This Tiny Island In UK Has Its Own King, A 14th Century Castle And A Pub


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This Tiny Island In UK Has Its Own King, A 14th Century Castle And A PubA small island in the United Kingdom has its own King and is home to just 10 residents in total. Located just off the coast of the Furness peninsula in Cumbria, Piel Island hosts an array of wildlife but people can only reach the island for six months of the year. It is reachable on a ferry which runs from April to September or on a guided walk across the sands. According to the BBC, the island is also home to the ruins of the 14th Century Piel Castle as well as one pub, which has been in the region for more than 200 years.

For years, Piel Island has attracted interest from across the globe because of its uniqueness. Even though a handful of families currently live on the island, it is believed that people have lived there for more than 3,000 years. For some the magic is the Island's history, for others, it's the pub.

One of the island's main attractions is Piel Castle, which was built in the 14th century. According to The Guardian, it was built by the monks of Furness Abbey in order to deter Scottish raiders. Set on the southeast tip of Piel Island, the castle is visible from Morecambe Bay. Experts have noted that the island and its castle bore silent witness to significant episodes in English history.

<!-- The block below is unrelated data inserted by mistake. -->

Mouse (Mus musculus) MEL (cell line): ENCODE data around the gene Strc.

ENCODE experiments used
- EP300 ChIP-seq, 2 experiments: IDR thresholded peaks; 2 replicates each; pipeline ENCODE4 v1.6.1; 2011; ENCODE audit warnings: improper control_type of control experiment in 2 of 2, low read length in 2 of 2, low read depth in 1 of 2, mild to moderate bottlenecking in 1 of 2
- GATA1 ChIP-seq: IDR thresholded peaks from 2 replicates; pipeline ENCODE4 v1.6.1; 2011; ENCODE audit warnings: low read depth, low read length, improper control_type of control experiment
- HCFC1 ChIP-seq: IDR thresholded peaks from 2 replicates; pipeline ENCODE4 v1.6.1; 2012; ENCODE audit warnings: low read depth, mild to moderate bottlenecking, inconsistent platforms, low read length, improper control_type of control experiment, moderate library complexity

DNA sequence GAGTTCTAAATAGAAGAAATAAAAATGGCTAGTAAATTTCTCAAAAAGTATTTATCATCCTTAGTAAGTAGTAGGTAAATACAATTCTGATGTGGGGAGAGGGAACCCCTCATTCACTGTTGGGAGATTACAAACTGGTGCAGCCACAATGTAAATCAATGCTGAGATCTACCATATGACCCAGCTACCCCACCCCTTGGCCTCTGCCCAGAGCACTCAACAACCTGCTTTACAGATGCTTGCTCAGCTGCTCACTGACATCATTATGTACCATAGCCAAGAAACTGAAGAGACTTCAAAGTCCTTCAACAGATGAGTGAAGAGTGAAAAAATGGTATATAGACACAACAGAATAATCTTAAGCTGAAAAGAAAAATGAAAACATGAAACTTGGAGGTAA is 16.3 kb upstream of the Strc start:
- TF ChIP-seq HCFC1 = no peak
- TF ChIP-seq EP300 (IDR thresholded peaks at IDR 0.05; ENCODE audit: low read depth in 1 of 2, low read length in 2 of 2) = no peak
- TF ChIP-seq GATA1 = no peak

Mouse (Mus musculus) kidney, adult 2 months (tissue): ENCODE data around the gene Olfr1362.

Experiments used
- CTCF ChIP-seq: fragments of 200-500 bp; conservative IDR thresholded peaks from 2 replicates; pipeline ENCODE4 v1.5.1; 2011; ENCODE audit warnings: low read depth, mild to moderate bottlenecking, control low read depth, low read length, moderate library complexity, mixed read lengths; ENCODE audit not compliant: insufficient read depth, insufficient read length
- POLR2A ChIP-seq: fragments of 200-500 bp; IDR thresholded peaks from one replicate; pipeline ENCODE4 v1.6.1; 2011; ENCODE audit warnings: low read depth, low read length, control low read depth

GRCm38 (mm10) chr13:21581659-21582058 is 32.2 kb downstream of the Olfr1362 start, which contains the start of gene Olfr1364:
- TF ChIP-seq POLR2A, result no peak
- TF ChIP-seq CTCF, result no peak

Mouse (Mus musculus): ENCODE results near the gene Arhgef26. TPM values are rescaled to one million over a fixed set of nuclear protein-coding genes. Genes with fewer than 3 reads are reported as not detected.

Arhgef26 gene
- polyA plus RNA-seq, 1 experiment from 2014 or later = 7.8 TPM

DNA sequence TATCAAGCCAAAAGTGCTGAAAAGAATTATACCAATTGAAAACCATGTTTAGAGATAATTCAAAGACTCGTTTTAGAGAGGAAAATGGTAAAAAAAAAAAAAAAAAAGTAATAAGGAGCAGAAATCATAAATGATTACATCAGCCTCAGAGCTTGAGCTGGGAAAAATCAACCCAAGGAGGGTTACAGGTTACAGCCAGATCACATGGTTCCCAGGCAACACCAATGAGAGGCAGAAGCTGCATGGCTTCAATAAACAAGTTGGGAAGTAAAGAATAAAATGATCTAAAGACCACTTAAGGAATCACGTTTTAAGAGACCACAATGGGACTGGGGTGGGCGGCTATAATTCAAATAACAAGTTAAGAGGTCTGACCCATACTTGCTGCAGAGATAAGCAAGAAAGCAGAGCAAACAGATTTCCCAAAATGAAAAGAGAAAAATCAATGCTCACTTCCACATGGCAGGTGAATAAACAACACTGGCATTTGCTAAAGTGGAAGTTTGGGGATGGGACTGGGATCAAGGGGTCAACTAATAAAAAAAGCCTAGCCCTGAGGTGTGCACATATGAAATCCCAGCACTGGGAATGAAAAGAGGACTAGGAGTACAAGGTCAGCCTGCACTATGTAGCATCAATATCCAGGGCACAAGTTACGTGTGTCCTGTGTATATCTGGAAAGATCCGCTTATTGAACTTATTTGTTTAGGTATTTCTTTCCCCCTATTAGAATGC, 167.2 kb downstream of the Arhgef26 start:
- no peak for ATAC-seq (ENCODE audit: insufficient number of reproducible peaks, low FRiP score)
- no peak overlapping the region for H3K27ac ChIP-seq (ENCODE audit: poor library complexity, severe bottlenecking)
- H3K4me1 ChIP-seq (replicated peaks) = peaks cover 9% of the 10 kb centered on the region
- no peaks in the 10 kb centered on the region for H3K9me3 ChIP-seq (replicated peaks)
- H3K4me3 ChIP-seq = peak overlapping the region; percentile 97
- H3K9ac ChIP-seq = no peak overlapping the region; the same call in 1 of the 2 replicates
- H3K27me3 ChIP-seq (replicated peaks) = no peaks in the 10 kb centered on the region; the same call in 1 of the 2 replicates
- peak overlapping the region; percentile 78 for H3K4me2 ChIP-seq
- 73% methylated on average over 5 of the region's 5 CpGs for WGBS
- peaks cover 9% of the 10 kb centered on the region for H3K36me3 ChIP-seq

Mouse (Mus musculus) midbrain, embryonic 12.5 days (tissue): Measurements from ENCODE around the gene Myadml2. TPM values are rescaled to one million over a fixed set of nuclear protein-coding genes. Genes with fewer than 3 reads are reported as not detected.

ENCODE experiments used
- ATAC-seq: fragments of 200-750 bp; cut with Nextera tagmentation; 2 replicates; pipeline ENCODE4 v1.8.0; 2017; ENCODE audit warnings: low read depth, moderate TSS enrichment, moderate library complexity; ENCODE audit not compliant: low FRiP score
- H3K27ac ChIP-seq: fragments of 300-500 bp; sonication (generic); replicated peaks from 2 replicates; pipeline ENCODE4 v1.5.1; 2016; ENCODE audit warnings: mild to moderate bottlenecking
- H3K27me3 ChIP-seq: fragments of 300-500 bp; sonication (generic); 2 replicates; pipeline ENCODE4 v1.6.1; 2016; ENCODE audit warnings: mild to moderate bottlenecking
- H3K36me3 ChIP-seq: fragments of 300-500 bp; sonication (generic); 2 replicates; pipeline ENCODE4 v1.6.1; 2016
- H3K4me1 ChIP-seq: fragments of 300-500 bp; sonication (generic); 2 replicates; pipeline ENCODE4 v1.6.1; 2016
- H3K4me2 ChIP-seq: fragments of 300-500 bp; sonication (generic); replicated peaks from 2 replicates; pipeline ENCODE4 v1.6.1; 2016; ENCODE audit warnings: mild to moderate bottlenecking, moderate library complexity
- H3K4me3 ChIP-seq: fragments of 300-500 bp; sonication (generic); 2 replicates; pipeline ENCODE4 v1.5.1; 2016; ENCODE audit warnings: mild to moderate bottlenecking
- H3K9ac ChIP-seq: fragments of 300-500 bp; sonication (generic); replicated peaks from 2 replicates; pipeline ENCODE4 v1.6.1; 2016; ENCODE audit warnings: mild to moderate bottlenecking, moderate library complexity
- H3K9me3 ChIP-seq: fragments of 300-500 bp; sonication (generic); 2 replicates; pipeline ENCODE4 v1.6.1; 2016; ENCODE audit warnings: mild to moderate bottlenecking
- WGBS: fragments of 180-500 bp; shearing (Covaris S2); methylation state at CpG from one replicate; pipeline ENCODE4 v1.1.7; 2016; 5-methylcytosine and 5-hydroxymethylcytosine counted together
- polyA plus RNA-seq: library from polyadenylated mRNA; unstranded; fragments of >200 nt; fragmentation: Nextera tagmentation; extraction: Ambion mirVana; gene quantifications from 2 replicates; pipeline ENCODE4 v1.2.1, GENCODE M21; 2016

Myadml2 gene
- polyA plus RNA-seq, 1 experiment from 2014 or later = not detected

In addition to the old castle, Piel Island is also home to a pub called Ship Inn. Interestingly, each time the pub gets a new landlord, they're crowned "King" of the island. According to the BBC, this tradition relates back to an event in the 15th century when Lambert Simney attempted to usurp the English throne.

In 1947, an army hoping to overthrow Henry VII landed on the island with a 10-year-old boy named Lambert Simnel who was promoted as the rightful heir to the English throne but was, in reality, of humble origin. The men camped overnight on the island before setting off for London. However, the rebellion was crushed at the Battle of Stoke Field, near Newark in Nottinghamshire. It was in the 1800s, that the patrons of the Ship Inn drew on the story and decided Piel Island should have its own monarch.

Notably, last year, 33-year-old Aaron Sanderson became the owner of the Ship Inn and the "King of Piel". He was anointed with beer as part of his coronation on 50-acre Piel Island.